Courthouse Steps: Cummings v. Premier Rehab Keller

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On April 28, 2022, The U.S. Supreme Court decided Cummings v. Premier Rehab Keller.  The case involved the availability of emotional damages for discrimination on the basis of disability and, more generally, the scope of recoverable damages for private actions under Spending Clause statutes.  After the respondent, Premier Rehab, declined to provide a sign language interpreter at Jane Cummings’ physical therapy sessions, Cummings sued the provider in federal court.  Cummings claimed disability discrimination in violation of the Rehabilitation Act of 1973 and the Affordable Care Act.  A trial court found that the only injuries allegedly caused by Premier were emotional in nature and dismissed the complaint, ruling that emotional damages are not recoverable under either statute.  The Fifth Circuit affirmed.

In a 6-3 decision, the Court held that emotional damages are not recoverable in a private action under either the Rehabilitation Act of 1973 or the Affordable Care Act.  The majority opinion was penned by Chief Justice Roberts.  Justice Breyer wrote a dissenting opinion, joined by Justices Kagan and Sotomayor.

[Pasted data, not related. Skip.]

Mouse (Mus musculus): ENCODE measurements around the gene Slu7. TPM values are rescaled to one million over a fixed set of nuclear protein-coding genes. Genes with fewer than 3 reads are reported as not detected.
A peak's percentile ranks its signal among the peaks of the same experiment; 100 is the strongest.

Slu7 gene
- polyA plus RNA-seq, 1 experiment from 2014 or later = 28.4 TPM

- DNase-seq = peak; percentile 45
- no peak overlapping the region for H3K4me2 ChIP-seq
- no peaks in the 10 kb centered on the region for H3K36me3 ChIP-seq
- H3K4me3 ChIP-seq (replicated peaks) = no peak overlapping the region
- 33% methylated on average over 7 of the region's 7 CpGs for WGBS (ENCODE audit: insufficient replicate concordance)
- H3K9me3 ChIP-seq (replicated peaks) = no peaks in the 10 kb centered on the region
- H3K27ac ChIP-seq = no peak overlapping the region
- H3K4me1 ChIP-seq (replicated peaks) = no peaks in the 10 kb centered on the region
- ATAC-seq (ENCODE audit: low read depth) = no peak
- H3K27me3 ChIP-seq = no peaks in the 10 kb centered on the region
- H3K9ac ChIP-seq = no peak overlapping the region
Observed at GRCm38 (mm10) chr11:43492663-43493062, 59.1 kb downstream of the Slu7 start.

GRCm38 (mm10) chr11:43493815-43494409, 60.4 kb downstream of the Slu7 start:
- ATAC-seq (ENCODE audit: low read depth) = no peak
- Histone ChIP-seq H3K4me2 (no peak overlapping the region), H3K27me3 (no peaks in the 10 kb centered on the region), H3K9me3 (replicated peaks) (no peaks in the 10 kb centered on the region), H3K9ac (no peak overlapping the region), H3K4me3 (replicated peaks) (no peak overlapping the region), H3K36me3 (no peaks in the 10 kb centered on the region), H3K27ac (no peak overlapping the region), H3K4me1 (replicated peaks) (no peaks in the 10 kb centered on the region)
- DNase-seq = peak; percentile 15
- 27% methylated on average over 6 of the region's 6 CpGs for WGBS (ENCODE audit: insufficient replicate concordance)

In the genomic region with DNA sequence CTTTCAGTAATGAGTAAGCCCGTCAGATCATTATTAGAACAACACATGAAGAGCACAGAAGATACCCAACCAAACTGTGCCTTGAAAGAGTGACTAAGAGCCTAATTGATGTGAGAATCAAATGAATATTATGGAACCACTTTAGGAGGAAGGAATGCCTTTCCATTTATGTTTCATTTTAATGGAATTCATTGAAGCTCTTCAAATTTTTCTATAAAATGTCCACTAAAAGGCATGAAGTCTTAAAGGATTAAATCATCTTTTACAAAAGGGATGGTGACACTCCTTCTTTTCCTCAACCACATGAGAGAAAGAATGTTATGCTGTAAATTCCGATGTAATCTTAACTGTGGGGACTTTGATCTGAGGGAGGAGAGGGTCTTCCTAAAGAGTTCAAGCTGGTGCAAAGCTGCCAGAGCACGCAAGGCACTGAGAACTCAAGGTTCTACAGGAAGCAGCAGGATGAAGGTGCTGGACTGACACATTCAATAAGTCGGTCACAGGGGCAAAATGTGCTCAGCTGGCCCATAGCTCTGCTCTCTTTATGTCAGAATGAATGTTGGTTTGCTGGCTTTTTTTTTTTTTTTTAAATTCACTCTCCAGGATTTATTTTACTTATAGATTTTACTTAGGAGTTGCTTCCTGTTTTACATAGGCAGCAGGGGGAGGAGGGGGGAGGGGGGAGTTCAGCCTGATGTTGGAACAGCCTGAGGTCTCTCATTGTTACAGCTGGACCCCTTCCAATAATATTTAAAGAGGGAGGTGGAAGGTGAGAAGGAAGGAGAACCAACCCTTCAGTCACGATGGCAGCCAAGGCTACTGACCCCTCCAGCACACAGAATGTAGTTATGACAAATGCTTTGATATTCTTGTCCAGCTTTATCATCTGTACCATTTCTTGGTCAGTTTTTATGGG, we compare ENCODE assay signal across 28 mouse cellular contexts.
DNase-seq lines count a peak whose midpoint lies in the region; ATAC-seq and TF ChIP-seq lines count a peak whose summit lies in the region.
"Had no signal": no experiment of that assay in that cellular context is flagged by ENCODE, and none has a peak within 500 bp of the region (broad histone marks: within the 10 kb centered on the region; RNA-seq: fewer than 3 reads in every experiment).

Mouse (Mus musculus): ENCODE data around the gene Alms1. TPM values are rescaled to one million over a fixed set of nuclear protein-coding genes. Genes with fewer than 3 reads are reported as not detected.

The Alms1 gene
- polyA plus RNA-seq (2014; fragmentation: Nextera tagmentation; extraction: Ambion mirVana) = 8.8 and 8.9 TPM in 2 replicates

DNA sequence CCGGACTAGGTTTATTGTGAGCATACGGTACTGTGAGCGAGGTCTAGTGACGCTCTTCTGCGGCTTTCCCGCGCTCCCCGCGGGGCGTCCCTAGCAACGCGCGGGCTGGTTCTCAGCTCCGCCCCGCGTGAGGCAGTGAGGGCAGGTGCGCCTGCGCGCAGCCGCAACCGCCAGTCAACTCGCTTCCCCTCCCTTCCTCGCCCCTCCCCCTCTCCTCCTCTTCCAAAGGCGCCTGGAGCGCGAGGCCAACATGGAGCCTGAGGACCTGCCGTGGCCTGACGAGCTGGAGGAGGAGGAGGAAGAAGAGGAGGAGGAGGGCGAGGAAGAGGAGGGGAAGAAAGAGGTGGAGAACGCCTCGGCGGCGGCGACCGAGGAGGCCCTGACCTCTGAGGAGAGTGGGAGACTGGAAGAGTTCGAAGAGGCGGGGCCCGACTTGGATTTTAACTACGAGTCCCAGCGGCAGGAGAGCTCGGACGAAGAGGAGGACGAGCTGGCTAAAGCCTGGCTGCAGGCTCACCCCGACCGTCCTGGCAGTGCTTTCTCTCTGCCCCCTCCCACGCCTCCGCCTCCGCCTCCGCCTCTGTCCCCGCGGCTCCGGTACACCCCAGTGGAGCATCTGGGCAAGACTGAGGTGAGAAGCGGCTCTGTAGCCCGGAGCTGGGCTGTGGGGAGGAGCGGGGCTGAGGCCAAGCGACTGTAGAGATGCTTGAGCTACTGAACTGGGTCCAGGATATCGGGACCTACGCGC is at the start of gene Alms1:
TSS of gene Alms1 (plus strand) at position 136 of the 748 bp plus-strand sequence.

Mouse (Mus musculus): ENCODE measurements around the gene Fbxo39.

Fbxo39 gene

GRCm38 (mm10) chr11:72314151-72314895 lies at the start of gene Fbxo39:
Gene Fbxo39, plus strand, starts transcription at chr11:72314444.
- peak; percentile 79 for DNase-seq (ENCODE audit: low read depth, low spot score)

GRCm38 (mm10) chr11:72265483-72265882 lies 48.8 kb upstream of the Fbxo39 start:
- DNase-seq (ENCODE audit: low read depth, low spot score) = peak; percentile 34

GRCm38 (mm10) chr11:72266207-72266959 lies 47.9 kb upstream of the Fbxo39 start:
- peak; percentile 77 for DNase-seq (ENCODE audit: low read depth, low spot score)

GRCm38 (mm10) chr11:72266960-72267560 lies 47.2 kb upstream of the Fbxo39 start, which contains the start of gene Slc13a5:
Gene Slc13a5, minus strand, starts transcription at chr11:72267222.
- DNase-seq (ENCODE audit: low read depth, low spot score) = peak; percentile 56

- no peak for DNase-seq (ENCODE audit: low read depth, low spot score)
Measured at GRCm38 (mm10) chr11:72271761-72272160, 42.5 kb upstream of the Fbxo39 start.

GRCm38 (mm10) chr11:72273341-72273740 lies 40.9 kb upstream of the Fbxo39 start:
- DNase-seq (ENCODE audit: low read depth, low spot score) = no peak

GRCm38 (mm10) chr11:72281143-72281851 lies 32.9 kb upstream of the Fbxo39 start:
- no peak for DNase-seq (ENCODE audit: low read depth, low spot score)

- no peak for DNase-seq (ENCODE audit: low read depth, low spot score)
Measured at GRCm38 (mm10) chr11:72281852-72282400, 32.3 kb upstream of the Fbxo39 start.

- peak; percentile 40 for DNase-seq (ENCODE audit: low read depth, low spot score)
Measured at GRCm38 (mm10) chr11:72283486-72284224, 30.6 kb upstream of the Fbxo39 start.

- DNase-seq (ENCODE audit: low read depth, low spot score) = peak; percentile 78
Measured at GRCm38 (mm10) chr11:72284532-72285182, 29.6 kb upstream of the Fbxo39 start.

Please join our legal expert to discuss the case, the legal issues involved, and the implications for disabilities law going forward.  

Featuring:

Curt Levey, President, Committee for Justice

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As always, the Federalist Society takes no position on particular legal or public policy issues; all expressions of opinion are those of the speaker.